The nation’s small business owners remain optimistic, although their optimism grew more cautious in the month of June. That’s the finding of the National Federation of Independent Business (NFIB) Small Business Optimism Index.
While optimism remains at historically high levels, the June figure dropped 1.7 points to 103.3, reversing the gain posted in May. The uncertainty component of the Index rose substantially, increasing seven points to the highest level since March 2017.
“Last month, small business owners curbed spending, sales expectations and profits both fell, and the outlook for expansion dampened,” said NFIB President and CEO Juanita D. Duggan. “When you add difficulty finding qualified workers and harmful state-level laws and regulations, you’re left with a volatile mix where uncertainty has increased to levels not seen in more than two years.”
Six components of the NFIB index fell in June, three improved, and one remain unchanged.
The NFIB index showed capital spending plans and reports of actual spending fell in June. The inventory component strengthened last month with owners saying existing inventory stocks were lean and planning to add to them.
Sales and earnings trends softened, while expected credit conditions remained favorable. There were more small business owners who said last month they expect credit conditions to tighten rather than ease by a two-to-one margin, with most expecting no change.
While state specific data is not available, the head of NFIB Florida says the state’s small business owners remain optimistic.
“Our members may be feeling a little more cautious, but, overall, small business optimism is still at historically high levels,” said state Director Bill Herrle.
Another sign of uncertainty among small business owners is that twenty-six percent of owners plan capital outlays in the next few months. That’s down four points, and an indication there is more reluctance to make major spending commitments when the future becomes less certain.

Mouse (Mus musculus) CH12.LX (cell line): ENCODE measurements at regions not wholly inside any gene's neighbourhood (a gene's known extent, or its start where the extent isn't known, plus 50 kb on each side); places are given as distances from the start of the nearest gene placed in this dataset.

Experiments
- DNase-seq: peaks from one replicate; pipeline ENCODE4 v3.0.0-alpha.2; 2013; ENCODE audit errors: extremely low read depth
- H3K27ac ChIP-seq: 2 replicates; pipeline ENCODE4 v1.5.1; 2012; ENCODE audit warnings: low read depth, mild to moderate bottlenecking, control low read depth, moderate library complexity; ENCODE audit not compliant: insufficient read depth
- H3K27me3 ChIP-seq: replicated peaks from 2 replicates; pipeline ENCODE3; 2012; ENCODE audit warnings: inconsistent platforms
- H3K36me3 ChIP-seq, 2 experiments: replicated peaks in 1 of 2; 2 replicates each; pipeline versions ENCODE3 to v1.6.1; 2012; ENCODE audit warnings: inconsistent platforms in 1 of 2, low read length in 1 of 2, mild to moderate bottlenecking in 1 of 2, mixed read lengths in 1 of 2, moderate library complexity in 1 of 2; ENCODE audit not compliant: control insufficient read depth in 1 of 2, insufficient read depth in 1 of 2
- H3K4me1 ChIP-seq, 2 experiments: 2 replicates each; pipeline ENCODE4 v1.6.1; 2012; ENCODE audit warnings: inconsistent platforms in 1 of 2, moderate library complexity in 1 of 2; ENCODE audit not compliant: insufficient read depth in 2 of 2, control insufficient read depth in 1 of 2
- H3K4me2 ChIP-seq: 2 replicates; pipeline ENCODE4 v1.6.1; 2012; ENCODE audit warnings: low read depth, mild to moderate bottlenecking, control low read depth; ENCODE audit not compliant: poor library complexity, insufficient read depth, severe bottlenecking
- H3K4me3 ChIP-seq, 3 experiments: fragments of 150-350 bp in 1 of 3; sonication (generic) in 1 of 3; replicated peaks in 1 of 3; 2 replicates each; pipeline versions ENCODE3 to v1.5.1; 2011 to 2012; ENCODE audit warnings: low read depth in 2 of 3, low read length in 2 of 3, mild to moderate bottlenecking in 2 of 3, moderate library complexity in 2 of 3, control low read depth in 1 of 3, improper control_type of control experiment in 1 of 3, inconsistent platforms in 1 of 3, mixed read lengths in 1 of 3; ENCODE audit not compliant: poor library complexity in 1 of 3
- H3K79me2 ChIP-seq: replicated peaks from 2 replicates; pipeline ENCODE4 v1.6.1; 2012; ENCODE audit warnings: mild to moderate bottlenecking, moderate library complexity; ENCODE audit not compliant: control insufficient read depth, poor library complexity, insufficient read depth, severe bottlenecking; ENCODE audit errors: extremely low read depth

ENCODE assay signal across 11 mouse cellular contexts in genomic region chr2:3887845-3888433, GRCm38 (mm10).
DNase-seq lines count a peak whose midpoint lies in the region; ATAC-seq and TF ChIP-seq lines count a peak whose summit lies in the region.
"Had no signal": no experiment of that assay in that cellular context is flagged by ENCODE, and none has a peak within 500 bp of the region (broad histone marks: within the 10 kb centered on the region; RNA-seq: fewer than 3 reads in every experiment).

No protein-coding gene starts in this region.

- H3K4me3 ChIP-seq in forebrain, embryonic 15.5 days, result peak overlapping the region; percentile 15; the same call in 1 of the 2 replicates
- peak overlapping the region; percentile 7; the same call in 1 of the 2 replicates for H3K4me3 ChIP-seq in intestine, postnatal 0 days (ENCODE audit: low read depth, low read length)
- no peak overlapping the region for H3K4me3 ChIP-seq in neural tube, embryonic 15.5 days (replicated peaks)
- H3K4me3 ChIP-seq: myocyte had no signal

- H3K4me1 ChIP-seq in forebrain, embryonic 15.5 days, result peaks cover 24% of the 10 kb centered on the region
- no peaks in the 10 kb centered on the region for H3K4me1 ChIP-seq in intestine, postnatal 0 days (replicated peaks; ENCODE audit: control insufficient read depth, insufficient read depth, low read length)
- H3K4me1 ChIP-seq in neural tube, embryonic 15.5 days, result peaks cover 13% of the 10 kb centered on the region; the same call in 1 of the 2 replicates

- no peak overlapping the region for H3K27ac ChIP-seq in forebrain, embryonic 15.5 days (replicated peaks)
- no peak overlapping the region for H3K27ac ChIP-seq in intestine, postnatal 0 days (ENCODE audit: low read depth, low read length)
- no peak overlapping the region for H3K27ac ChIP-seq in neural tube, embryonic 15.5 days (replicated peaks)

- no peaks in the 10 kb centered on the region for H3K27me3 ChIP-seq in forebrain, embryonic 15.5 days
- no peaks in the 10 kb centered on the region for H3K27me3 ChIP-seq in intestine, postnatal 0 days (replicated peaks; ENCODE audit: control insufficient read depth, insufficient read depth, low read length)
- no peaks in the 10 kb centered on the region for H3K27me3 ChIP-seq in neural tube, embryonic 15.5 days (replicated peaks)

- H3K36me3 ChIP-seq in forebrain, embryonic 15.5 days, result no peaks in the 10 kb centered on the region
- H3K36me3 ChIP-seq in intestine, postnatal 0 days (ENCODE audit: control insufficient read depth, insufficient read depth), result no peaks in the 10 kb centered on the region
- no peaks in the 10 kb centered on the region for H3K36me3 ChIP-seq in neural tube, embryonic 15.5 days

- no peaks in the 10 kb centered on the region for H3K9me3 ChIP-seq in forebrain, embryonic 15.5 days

Fifty-four percent of small businesses reported capital outlays, down 10 points. Of those making expenditures, 40 percent reported spending on new equipment (down four points), 22 percent acquired vehicles (down seven points), and 12 percent improved or expanded facilities (down seven points).
The net percent of owners reporting inventory increases fell two points to a net zero percent, indicating no further building in inventory stocks in June. The net percent of owners viewing current inventory stocks as “too low” rose four points to a net zero percent, overall balance. Major imbalances reported in May have been resolved in most industries with the exception of manufacturing.
The net percent of owners planning to expand inventory holdings did increase one point to a net three percent.
A net seven percent of all owners (seasonally adjusted) reported higher nominal sales in the past three months, down two percentage points.
The net percent of owners expecting higher real sales volumes fell six points to a net 17 percent of owners. Excluding the government shutdown earlier this year, this is the weakest reading since September 2017.
“Contextually, owners expecting higher real sales volumes averaged a net negative three percent in the 12 months leading up to November 2016, making the current reading look relatively good, but not as good as the 31 percent reading in May of last year,” said NFIB Chief Economist William Dunkelberg. “The economy is still advancing at a solid pace, but it is expected to be a slower pace than the first quarter.”